The joke’s on Asheville

Funny town: Comic and author M. Dickson, who's headlining the festival Friday night, says that Asheville can take a joke with the best of them.

When Asheville-based jokester Greg Brown wanted to perform in public six years ago, he had to do it at open-mic nights at local bars. “I’d go up and tell jokes between acoustic-music sets,” he remembers. “So it’s so cool to see comics have places to perform now.”

Brown co-founded the Laugh Your Asheville Off festival, a stand-up comedy juggernaut that makes its sixth run next week. Co-founder Charlie Gerencer is also struck by the extent of Asheville’s recent comedic upsurge.

“It’s thriving now,” he notes. “Four, five nights a week there’s stand-up somewhere in town.”

That local energy, along with the festival’s annual injection of new talents from elsewhere, has propelled Asheville’s comedy scene to new heights.

“We’ve certainly got more national attention this year,” Brown says. “The industry has really noticed us. We had more submissions than ever before, so I think the quality of the talent is going to be the highest we’ve ever seen.”

About 400 comics applied to perform at the festival; 60 made the cut. Four local regulars will share in the spotlight (see sidebar).

Most of the jokes would fly anywhere, but Asheville offers especially ample fodder for hometown jibes.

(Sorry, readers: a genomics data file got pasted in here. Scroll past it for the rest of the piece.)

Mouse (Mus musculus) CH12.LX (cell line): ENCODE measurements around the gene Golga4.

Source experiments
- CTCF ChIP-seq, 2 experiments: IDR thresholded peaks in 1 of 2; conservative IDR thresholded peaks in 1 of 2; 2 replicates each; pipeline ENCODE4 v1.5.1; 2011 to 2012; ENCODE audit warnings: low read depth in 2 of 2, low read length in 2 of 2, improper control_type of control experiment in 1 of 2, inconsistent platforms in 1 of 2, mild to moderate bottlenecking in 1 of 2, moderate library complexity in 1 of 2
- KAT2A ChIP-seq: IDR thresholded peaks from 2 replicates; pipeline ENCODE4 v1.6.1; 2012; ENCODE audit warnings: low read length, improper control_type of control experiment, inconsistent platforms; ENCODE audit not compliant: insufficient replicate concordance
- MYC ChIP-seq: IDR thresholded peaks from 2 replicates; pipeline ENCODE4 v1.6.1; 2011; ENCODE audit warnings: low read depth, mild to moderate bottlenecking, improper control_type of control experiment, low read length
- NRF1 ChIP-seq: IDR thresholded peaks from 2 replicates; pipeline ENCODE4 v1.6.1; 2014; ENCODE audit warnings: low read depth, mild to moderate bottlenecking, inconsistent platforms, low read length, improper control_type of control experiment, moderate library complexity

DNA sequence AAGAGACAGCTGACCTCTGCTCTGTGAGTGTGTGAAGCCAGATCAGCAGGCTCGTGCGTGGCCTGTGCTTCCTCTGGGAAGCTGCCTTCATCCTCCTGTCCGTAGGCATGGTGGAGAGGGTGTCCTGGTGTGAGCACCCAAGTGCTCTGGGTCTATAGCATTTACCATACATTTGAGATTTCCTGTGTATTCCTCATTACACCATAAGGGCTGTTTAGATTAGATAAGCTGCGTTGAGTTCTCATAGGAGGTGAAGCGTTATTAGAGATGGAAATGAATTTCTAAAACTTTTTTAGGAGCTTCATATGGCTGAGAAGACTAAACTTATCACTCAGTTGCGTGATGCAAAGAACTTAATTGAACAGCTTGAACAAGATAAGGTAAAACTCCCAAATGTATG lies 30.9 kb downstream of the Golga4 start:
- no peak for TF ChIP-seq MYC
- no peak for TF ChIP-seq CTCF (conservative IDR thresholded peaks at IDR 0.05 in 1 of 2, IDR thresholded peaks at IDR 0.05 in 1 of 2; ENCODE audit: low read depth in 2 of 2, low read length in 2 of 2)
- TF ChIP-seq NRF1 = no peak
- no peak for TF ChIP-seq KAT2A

“What’s amusing to everybody is the eclectic kind of vibe downtown,” Gerencer says. “Within a hundred-square-foot area on any given Friday, you’ll find three retired couples, a young family, a bunch of bohemian hippies who just got off a potato-bread farm, and people playing harmonica and doing a hula hoop.”

Asheville puts comedians at ease and reaps benefits for doing so, Brown says.

“Comics are so weird and quirky; when they find a city they feel comfortable in it’s kind of a shock to them,” he says. “Suddenly they don’t feel like the weirdest person in the city.”

The festival puts performers in a rare state of mind, Brown says. “It’s very unique: when comics feel comfortable, they can let their guard down and do the best damn comedy possible.”

When comics come to a town like Asheville, they’re inspired, Gerencer says. “And that’s why they like to make fun of it and joke on it.”

One of this year's headliners, M. Dickson, is making her fifth appearance at the festival, and she says it's one of her favorite annual gigs. “It really helps that it's run by comedians,” she says.

And the audiences don't mind a little ribbing about Asheville's, um, eccentricities. “The local crowd definitely likes being in on the joke — and in the jokes,” she notes.

— Jon Elliston can be reached at jonelliston@gmail.com.

who: 60 comics including headliners Jim Gaffigan, M. Dickson, Matt Fulchiron, Seaton Smith, Nate Craig, Ryan Singer, Tim Northern and Tom Simmons
what: Laugh Your Asheville Off comedy festival
where: Venues include The Magnetic Field, Highland Brewing, The LAB, Thomas Wolfe Auditorium, Pulp, Diana Wortham Theatre and Altamont Theatre
when: Aug. 14-18 (tickets range from $10 to $45 per show, and a pass to the
entire festival is available at a discounted rate; visit laughyourashevilleoff.com for details on venues, times and tickets)

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About Jon Elliston
An Asheville-based mountain journalist: Former Mountain Xpress managing editor. Investigations and open government editor at Carolina Public Press. Senior contributing editor at WNC magazine.

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